I considered deleting some of my previous posts because they represent my halting attempts at launching this blog. But then I reconsidered. Probably because I’ve spent too many years reading O Magazine and definitely because I’m on a self-confidence kick brought on by reading Amy Poehler’s book, Yes Please. Poehler shares words of wisdom from one of her mentors, Del Close, who wisely advised everyone, “Don’t think.”

“Don’t think” sounds like the opposite of good advice, especially when read by a former high school English teacher who relishes the analysis (re: tearing apart) of a 19th century poem or an episode of Downton Abbey (Just one more week people! One week!). We of the over-analytical mind sometimes stop our own progress with mental moats. We stand on the banks of “How Do I” for far too long, instead of just jumping into the water. Now that I live in Maryland and don’t have to worry about Florida alligators, this advice sounds much more reasonable. (Disclaimer: I do not advise people to jump into Florida moats. Seriously. There is some weird shit growing down there.) So I’m leaving the previous posts as a reminder that I can’t let a few moments of regression stop me from moving forward. Onward, I say. Onward!

My husband gave me a long-desired birthday gift and one I had to move hundreds of miles to receive: a subscription to The Washington Post. (To the people in their 20s, yes, I realize I could have gotten a digital subscription years ago, but I am also a former journalism major who loves the snap of a fresh page of newspaper, so when Kindle/Apple/BillGates can reproduce that effect, then we’ll talk.) The Post is a goldmine of teaching material, so expect to see lots of links and ideas from that source.

I love a good laugh, and we have far too few of those in our classrooms today, so I’m starting the new year with a link to a funny cartoon called Frazz that ran in the Post on Dec. 21. Since I don’t want to violate any copyright laws, I will provide you the link:

Great teachers know how to take ideas from other teachers and adjust the ingredients according to their students’ needs. Here’s a potential recipe (lesson plan) from my kitchen (theoretical classroom, if I still had one). Don’t you just love analogies?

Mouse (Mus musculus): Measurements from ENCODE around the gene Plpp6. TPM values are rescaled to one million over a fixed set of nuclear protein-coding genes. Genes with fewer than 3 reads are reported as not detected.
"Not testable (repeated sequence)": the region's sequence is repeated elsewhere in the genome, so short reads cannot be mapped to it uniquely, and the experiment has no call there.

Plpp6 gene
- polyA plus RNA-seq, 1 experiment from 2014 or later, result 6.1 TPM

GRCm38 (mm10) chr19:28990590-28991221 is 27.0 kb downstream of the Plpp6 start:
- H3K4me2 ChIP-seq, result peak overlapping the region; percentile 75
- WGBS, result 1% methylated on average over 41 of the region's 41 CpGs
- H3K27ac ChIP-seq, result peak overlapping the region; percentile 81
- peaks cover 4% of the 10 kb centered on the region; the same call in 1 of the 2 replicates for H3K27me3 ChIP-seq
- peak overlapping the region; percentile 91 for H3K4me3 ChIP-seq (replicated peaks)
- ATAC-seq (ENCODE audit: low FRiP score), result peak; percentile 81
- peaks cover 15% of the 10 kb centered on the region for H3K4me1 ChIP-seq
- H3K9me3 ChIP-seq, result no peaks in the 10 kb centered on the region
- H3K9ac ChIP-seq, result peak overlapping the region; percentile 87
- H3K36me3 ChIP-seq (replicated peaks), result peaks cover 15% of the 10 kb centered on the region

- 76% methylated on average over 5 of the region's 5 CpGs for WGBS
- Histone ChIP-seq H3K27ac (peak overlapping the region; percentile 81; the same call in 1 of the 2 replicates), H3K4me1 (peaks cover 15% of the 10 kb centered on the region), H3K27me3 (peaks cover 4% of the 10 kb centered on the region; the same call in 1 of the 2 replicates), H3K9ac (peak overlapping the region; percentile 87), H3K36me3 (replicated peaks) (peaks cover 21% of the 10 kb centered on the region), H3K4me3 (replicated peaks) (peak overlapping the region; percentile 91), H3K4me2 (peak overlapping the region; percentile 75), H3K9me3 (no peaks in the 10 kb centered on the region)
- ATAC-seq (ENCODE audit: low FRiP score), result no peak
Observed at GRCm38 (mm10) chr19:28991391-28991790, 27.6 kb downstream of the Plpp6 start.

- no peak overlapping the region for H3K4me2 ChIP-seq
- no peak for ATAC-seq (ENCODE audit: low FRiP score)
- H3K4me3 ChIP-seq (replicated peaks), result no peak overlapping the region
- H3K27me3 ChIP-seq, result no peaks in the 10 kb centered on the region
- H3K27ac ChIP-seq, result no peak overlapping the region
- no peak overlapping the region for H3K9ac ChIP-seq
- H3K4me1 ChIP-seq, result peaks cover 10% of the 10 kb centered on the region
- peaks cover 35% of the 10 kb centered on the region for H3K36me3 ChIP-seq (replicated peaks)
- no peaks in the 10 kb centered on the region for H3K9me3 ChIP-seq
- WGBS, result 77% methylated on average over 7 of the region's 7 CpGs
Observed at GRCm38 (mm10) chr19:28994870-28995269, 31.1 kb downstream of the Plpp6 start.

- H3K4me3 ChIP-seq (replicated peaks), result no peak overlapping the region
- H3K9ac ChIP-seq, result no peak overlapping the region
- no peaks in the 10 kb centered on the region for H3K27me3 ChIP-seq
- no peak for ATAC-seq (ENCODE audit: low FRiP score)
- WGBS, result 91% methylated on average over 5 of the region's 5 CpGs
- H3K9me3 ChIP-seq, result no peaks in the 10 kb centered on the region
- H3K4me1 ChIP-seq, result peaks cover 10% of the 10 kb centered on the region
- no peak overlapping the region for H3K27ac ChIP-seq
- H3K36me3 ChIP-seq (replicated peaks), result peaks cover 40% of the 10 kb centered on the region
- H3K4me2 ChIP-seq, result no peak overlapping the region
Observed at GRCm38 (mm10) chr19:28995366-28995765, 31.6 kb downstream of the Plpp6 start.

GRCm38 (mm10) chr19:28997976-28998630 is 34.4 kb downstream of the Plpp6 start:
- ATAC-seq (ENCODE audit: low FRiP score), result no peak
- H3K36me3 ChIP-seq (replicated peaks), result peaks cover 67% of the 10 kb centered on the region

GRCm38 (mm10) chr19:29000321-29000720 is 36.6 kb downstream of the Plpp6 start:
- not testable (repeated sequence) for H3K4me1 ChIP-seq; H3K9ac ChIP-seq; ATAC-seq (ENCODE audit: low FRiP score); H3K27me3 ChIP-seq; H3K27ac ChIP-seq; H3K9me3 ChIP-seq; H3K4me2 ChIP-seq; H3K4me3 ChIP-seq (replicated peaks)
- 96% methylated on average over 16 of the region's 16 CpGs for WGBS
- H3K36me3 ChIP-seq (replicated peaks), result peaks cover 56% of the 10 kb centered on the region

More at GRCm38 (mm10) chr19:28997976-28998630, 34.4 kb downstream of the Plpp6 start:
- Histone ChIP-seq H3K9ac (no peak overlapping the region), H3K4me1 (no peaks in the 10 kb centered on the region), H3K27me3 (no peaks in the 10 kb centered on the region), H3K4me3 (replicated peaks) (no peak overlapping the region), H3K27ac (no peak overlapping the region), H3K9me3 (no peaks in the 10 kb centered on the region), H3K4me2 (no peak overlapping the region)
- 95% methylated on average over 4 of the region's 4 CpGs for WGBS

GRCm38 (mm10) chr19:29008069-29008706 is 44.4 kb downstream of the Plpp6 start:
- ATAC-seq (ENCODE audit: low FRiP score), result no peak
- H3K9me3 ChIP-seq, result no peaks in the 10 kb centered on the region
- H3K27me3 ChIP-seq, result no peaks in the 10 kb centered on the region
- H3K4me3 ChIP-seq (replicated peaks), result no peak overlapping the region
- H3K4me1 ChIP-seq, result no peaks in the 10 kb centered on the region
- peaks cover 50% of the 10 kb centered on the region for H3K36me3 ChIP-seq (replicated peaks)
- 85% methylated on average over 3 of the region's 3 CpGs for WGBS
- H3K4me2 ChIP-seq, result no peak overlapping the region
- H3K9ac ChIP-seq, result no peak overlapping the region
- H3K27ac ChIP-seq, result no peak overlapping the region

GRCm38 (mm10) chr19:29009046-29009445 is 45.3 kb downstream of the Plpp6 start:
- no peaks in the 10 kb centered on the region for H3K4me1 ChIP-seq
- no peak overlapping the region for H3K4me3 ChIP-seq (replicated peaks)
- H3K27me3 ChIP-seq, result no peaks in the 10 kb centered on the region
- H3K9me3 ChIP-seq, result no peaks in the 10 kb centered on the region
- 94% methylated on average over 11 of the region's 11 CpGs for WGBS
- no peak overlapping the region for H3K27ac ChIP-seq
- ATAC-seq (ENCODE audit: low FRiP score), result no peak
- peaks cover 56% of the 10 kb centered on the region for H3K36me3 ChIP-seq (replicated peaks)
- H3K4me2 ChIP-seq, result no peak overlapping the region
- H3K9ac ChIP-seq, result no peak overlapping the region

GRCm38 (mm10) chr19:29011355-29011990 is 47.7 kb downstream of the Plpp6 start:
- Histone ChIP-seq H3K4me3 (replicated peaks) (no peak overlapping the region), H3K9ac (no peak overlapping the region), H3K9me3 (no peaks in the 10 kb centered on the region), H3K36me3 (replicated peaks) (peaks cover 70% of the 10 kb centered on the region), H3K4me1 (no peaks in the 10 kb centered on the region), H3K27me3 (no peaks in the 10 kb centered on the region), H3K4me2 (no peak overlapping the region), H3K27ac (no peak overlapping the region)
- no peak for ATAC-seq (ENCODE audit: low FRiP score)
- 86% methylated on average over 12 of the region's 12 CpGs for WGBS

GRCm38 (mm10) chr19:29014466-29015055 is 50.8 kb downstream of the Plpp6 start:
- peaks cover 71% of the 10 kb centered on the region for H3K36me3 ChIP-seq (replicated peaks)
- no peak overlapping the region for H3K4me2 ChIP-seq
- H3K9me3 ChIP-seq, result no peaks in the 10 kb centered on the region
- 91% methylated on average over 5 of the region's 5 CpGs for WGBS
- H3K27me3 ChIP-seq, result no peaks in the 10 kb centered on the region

1. Print out comic and have it displayed on your document camera before students arrive. (Or copy the comic onto an overhead transparency and then ask your students to bring in baked goods so you can host a fundraiser to buy a document camera.)
  2. Once the bell rings and the kids have all read the comic, open up the discussion. “What do you notice?” “What’s funny here?” Honestly, those questions are probably all you’ll need to get the kids to start discussing tone, diction, imagery, and organization.
  3. A few elements to discuss in case they don’t arise organically from discussion:
    1. How do we know immediately who “they” is in the first frame? Why didn’t Jef Mallet (the comic) use “adults” or “parents” instead? What is the effect of the use of “they”?
    2. Discuss choice of phrase “hopped up.”
    3. Discuss organization of frames. How does the bubble in the middle help or hinder the flow of the comic?
    4. Bonus points for kids who get the allusion to 1984!!! Teachable opportunity for all those who don’t!
    5. What is the full reason for why the boy on the bike isn’t worried about discussing “Big Clause”. How do we know and how would the humor be affected if the little boy explained his thinking fully.
    6. Mini-mini discussion on punctuation and purpose:
      1. the colon in the middle bubble
      2. use of telegraphic sentences in last frame
  4. In my kitchen, this activity would be considered an h’ordeuvre. No need to fill up an entire period with it, and don’t worry about every last crumb. My main objective would be to wake those little brains up from their holiday stupor, get them to pay attention, laugh together, and learn a little something.

So there it is. Just add students and you’re ready to get cookin’. Ok, after three cups of coffee, but you know what I mean.

Happy Halfway Point in the School Year!

“Don’t Quit On Brit Lit” article

A few of my (paid) friends asked where they could find a recent article of mine that was published in the Florida English Journal, a peer-edited journal published by the Florida Council of Teachers of English. In the article, I make my case for the continuation (or reassertion) of teaching pre-21st British Literature, and I provide lesson plan ideas for implementation. Here it is: Don’t Quit on Brit Lit Article PDF Enjoy!